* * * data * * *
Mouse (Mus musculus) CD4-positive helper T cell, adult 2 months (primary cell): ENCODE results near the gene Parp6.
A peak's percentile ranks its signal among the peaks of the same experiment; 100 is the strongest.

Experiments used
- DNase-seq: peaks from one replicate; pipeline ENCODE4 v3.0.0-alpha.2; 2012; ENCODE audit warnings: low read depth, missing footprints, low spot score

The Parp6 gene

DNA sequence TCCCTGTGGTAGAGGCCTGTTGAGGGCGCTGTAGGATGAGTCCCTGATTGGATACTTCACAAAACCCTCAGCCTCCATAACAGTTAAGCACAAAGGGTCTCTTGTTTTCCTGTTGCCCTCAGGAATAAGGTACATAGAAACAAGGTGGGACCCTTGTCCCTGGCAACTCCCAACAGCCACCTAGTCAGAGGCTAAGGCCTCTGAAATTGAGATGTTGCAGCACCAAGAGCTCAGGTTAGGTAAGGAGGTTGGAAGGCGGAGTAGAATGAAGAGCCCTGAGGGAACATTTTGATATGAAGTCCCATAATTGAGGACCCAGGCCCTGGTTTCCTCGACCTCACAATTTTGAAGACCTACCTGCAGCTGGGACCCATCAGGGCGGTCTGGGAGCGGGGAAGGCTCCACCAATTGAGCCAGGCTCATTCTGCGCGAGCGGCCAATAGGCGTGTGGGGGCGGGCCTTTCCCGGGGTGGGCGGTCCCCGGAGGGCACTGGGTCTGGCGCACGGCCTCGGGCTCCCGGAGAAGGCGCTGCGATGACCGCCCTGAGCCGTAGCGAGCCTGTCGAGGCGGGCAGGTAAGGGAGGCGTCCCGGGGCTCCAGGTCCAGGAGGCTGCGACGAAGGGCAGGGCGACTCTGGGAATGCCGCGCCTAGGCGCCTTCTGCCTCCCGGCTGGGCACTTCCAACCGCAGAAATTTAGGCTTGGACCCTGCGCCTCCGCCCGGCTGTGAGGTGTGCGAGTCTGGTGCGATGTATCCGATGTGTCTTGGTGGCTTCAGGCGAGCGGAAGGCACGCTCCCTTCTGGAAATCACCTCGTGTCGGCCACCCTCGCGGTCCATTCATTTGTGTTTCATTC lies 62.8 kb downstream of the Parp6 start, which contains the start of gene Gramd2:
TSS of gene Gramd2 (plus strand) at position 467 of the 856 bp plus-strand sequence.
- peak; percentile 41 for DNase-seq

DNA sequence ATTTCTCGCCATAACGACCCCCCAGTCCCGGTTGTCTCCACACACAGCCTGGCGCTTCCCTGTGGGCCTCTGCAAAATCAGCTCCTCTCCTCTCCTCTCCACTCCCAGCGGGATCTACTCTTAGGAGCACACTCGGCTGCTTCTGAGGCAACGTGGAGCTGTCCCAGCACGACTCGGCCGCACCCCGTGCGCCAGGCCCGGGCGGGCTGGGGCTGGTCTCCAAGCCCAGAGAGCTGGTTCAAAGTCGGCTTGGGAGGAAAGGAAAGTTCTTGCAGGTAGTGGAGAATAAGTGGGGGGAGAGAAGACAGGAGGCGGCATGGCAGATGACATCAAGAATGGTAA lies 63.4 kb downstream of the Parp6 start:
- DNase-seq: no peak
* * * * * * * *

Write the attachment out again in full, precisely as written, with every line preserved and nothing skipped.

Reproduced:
Mouse (Mus musculus) CD4-positive helper T cell, adult 2 months (primary cell): ENCODE results near the gene Parp6.
A peak's percentile ranks its signal among the peaks of the same experiment; 100 is the strongest.

Experiments used
- DNase-seq: peaks from one replicate; pipeline ENCODE4 v3.0.0-alpha.2; 2012; ENCODE audit warnings: low read depth, missing footprints, low spot score

The Parp6 gene

DNA sequence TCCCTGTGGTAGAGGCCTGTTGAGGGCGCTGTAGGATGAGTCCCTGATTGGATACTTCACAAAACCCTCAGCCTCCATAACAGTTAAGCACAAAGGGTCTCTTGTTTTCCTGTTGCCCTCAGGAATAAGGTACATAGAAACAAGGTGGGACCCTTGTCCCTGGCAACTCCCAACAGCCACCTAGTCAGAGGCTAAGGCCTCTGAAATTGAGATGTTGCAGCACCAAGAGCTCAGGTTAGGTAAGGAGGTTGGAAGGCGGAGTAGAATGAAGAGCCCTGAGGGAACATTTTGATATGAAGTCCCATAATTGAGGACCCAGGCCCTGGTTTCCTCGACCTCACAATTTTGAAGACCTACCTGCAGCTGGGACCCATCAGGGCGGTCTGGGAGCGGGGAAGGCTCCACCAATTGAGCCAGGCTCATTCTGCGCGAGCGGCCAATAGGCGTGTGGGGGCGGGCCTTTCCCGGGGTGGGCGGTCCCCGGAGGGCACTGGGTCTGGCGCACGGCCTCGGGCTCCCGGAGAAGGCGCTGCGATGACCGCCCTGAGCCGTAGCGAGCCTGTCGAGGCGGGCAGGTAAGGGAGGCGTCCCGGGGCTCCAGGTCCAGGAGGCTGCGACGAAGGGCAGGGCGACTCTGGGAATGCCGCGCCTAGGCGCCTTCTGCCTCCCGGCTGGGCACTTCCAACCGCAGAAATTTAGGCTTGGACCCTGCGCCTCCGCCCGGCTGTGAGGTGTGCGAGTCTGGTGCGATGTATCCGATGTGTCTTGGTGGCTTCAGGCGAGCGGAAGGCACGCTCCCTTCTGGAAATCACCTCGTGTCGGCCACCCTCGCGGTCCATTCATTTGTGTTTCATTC lies 62.8 kb downstream of the Parp6 start, which contains the start of gene Gramd2:
TSS of gene Gramd2 (plus strand) at position 467 of the 856 bp plus-strand sequence.
- peak; percentile 41 for DNase-seq

DNA sequence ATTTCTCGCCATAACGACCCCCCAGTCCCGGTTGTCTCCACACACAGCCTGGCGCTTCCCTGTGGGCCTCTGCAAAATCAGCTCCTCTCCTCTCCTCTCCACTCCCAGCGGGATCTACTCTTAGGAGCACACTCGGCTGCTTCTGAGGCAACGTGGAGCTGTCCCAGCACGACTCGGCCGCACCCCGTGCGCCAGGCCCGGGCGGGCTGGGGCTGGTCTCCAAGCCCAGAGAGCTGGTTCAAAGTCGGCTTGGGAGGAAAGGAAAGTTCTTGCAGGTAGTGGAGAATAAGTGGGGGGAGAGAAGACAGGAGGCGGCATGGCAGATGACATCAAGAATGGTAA lies 63.4 kb downstream of the Parp6 start:
- DNase-seq: no peak